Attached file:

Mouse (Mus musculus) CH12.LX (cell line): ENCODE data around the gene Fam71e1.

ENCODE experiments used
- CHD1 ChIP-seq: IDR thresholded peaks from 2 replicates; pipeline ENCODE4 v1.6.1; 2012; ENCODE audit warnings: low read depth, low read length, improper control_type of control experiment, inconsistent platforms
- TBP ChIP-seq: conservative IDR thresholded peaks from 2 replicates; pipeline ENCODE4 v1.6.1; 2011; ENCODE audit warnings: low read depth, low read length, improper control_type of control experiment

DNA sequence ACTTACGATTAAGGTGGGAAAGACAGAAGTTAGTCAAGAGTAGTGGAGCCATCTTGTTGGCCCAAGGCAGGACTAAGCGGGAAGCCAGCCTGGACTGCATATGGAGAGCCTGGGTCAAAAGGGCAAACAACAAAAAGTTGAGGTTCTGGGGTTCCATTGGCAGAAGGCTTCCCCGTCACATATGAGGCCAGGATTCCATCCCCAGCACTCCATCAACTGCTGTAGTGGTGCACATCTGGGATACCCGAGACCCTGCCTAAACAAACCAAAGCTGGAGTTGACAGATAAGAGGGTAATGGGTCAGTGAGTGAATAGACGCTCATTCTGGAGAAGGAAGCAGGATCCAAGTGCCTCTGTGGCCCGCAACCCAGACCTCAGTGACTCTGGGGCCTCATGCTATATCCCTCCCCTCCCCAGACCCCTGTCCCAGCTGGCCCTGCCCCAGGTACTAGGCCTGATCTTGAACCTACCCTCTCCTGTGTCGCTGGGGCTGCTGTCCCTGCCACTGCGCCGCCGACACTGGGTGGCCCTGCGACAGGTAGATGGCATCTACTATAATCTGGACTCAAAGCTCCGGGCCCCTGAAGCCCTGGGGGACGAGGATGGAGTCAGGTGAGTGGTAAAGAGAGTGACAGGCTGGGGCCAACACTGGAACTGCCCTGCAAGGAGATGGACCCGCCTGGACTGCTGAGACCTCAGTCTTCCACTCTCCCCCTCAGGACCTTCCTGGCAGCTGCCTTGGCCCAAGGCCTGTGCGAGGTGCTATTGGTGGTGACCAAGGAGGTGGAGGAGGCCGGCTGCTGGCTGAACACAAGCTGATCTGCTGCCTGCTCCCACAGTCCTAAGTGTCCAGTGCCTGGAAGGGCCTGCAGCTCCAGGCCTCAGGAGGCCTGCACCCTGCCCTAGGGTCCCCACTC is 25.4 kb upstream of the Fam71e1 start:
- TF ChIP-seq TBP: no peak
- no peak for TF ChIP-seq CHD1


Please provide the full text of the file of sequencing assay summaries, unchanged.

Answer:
Mouse (Mus musculus) CH12.LX (cell line): ENCODE data around the gene Fam71e1.

ENCODE experiments used
- CHD1 ChIP-seq: IDR thresholded peaks from 2 replicates; pipeline ENCODE4 v1.6.1; 2012; ENCODE audit warnings: low read depth, low read length, improper control_type of control experiment, inconsistent platforms
- TBP ChIP-seq: conservative IDR thresholded peaks from 2 replicates; pipeline ENCODE4 v1.6.1; 2011; ENCODE audit warnings: low read depth, low read length, improper control_type of control experiment

DNA sequence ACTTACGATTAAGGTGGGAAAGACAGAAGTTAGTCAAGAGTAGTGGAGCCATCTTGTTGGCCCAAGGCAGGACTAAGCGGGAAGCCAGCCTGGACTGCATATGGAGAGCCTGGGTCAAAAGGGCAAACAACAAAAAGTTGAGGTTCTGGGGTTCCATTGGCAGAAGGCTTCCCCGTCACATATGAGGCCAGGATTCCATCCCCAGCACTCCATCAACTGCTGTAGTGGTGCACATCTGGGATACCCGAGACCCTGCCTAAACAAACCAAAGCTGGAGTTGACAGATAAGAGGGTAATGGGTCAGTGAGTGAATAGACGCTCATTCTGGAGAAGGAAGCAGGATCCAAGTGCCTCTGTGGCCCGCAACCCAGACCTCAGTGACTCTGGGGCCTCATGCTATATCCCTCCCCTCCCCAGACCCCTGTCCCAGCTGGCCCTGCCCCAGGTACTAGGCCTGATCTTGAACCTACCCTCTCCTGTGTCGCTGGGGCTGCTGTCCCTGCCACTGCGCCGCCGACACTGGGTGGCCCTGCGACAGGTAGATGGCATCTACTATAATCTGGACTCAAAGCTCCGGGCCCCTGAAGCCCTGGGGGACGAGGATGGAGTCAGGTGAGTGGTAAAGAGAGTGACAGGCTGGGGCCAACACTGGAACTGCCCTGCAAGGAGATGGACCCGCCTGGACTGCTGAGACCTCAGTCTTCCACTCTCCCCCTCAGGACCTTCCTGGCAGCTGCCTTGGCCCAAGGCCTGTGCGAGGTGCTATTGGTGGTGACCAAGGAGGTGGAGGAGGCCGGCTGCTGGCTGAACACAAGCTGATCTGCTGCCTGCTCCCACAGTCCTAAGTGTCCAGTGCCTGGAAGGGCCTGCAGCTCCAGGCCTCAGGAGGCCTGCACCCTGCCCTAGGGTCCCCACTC is 25.4 kb upstream of the Fam71e1 start:
- TF ChIP-seq TBP: no peak
- no peak for TF ChIP-seq CHD1